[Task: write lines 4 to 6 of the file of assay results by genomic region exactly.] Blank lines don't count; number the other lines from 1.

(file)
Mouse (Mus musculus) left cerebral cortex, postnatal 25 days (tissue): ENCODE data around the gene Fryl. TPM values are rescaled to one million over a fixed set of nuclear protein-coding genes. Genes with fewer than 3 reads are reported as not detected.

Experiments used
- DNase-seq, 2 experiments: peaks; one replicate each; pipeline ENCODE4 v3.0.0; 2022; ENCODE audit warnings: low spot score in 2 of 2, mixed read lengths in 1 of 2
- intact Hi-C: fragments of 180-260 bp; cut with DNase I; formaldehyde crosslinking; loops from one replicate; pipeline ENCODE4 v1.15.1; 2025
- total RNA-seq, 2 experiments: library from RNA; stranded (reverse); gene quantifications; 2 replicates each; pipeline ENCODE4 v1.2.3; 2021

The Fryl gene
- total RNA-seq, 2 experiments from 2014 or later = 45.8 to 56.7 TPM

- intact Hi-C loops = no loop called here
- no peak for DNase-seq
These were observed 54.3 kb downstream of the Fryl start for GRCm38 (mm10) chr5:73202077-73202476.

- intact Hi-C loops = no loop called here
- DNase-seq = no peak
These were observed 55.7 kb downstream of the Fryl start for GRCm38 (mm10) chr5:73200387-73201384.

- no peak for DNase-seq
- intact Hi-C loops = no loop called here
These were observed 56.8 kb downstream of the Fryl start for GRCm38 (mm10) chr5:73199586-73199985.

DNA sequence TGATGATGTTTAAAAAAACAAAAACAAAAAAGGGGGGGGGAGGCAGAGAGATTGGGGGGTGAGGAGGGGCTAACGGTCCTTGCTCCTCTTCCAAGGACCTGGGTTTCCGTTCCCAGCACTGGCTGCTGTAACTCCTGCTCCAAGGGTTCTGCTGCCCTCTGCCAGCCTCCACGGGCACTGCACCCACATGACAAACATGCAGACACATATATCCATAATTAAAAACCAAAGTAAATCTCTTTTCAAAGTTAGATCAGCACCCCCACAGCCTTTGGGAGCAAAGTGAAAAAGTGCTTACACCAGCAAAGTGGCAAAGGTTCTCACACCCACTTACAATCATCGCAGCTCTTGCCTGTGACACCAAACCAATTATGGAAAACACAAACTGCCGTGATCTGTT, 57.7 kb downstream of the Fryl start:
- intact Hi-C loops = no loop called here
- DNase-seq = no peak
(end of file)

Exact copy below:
- intact Hi-C: fragments of 180-260 bp; cut with DNase I; formaldehyde crosslinking; loops from one replicate; pipeline ENCODE4 v1.15.1; 2025
- total RNA-seq, 2 experiments: library from RNA; stranded (reverse); gene quantifications; 2 replicates each; pipeline ENCODE4 v1.2.3; 2021

The Fryl gene